Avanti R2, 1963, refresh

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It Tuesday, April 24th. Spent the morning on the Avanti. As mentioned yesterday I put on the driver's side vent screen. See pic. The screens are original to the car. Greg mentioned that they are often rusted out or missing all together. I am fortunate to to have them both in very good condition.

I finished putting on the bumper wing brackets and then put in the little rubber wedges and fitted the bolts into the wings. It was some difficult to get everything to line up, but in the end, after considerable fiddling, both bolts went into the wings. So the front bumper is done. Here are pics of the little rubber shim in between the body and the wing, and the wing all securely mounted.

I then decided to work on the interior of the trunk. I vacuumed everything and put back all the carpet that was taken out during the removal of the lights, etc. The carpet is original to the car and is in good condition. I used some glue on the carpet where it meets the lip of the trunk in the back. This is just to hold it in place. So here are a couple of pics of that process.

I started work at 10 AM and it is now almost 3 PM. All this stuff takes time.







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Since I was done with the Avanti for the day I decided to take a few beauty shots. Here they are. The car now is about 97% done. My next job is to enlarge some adjustment holes on the rear bumper brackets so I can get the bolts to the wings to line up.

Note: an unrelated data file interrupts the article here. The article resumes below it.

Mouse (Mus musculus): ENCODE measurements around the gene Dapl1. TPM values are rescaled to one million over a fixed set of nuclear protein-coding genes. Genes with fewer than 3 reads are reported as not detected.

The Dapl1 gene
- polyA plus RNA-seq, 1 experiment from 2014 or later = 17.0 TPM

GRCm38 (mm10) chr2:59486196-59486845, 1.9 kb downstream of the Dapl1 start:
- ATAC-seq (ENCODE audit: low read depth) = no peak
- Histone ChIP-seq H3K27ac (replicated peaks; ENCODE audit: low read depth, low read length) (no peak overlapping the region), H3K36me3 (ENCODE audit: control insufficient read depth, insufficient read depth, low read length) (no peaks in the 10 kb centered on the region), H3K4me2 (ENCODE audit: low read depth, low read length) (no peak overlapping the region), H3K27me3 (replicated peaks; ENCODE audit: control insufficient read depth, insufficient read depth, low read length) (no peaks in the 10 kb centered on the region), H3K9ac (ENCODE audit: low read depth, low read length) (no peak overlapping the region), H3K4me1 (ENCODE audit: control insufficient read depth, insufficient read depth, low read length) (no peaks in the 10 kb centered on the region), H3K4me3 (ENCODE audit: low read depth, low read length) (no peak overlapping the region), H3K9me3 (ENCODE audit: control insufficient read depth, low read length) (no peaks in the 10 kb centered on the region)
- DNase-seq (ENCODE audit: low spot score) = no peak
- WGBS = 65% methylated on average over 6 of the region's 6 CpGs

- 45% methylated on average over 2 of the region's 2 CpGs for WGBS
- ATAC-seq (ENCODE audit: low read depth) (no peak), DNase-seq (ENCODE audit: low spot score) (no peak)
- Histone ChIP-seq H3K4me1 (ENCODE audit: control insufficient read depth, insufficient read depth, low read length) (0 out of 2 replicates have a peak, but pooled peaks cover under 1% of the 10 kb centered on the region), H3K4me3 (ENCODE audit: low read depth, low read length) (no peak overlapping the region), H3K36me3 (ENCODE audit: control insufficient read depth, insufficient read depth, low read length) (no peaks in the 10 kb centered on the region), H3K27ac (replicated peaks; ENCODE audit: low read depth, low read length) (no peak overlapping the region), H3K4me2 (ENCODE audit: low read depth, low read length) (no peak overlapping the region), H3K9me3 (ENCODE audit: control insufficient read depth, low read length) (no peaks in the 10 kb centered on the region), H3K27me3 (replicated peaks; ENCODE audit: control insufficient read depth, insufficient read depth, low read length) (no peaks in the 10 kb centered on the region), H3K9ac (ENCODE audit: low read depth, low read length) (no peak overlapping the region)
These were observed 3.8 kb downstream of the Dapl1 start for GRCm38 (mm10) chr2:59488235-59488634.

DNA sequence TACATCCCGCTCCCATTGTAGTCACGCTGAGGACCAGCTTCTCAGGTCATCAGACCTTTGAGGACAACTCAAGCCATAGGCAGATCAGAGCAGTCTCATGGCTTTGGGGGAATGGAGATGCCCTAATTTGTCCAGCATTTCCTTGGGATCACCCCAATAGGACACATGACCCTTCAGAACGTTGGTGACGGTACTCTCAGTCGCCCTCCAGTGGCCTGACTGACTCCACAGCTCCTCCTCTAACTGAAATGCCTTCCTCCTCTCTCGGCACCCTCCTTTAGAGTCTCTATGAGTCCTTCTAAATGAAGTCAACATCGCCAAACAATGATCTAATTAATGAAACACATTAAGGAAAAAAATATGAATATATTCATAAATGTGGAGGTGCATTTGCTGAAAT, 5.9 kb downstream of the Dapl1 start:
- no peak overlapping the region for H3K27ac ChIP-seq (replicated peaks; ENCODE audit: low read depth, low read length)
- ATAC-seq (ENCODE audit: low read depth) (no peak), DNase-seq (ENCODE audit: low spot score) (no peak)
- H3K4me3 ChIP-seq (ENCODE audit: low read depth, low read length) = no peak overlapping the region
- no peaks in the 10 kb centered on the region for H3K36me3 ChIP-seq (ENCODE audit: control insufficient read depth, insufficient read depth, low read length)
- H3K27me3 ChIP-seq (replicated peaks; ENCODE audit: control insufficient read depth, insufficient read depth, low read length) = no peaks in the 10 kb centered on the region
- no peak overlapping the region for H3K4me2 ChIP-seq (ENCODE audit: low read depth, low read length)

Here are the beauty shots. I took them on our driveway and in the shade to see how they would turn out.







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Yellowriv, yes, refreshed. Have not touched the guts of the engine or transmission. So refreshed it is, for now.

Still had the Avanti out this PM so decided to take her for a spin. Went about ten enjoyable miles. She ran great and is sooooooo quiet now with the liner installed. When I got home I took a look at the wiring for the front, drivers side, parking/signal light. The ground wire was broken so fixed it and now have that working. Still have the passenger side signal to work on tomorrow or the next day.

Since I had the vacuum out I headed out and cleaned up the Jaguar. We are going to an all British car show on Sunday. Should be lots of fun. This will will be the first show for the Jaguar. If you are local, here is the information on the show.

Britain on the Green 2012

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John, the car looks great. I wasn't to sure about the color combination at the beginning but it turned out real elegant. I love how you raked the driveway for the pictures. ;) Now for some interior and engine pictures.